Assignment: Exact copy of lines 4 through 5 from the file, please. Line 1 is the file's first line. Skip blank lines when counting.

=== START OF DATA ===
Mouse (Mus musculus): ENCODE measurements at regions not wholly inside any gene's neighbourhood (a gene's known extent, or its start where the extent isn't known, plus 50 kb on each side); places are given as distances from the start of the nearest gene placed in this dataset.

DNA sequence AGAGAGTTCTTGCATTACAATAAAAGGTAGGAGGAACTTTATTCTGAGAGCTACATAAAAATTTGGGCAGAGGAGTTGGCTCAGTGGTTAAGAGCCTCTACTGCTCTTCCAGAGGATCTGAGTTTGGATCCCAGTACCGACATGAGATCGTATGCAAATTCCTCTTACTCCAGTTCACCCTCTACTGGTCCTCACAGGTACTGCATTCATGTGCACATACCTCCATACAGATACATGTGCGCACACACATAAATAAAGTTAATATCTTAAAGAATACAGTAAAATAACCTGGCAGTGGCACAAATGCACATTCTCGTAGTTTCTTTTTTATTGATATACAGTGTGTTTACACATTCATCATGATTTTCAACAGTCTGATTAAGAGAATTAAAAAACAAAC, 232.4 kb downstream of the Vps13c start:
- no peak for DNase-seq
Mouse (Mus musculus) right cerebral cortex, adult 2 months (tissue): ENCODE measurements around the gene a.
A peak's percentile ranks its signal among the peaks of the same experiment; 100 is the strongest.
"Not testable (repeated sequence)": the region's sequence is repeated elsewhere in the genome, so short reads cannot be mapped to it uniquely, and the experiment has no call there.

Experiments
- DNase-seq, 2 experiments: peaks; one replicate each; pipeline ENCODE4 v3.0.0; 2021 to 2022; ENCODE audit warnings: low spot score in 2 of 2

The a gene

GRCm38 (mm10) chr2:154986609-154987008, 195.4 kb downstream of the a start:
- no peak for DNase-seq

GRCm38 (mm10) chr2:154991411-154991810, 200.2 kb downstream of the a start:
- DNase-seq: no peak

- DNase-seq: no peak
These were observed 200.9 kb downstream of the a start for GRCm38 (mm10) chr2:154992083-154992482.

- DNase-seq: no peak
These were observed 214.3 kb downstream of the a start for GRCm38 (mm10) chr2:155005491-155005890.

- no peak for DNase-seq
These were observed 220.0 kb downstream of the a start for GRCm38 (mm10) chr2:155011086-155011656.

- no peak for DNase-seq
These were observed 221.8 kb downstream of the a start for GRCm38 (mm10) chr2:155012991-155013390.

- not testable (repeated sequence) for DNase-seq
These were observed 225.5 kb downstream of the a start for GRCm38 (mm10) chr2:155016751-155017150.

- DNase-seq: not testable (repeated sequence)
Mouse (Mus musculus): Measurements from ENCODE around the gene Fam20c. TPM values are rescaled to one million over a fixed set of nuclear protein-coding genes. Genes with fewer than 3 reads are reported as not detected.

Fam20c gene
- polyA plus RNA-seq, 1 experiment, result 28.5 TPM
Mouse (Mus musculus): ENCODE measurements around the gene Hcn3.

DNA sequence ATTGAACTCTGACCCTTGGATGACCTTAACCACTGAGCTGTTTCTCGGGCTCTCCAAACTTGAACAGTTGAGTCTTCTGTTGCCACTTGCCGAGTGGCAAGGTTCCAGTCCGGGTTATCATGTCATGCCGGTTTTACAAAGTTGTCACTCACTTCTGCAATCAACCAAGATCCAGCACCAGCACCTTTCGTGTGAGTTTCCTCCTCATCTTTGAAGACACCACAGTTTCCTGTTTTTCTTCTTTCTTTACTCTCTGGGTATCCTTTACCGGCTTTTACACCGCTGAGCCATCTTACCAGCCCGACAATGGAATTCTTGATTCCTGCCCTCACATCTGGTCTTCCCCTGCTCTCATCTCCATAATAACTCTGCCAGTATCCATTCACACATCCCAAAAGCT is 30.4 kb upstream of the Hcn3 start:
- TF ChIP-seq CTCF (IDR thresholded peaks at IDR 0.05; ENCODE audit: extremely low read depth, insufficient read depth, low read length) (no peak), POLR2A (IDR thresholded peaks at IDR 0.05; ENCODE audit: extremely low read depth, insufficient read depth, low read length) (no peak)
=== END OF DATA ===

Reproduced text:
Mouse (Mus musculus) right cerebral cortex, adult 2 months (tissue): ENCODE measurements around the gene a.
A peak's percentile ranks its signal among the peaks of the same experiment; 100 is the strongest.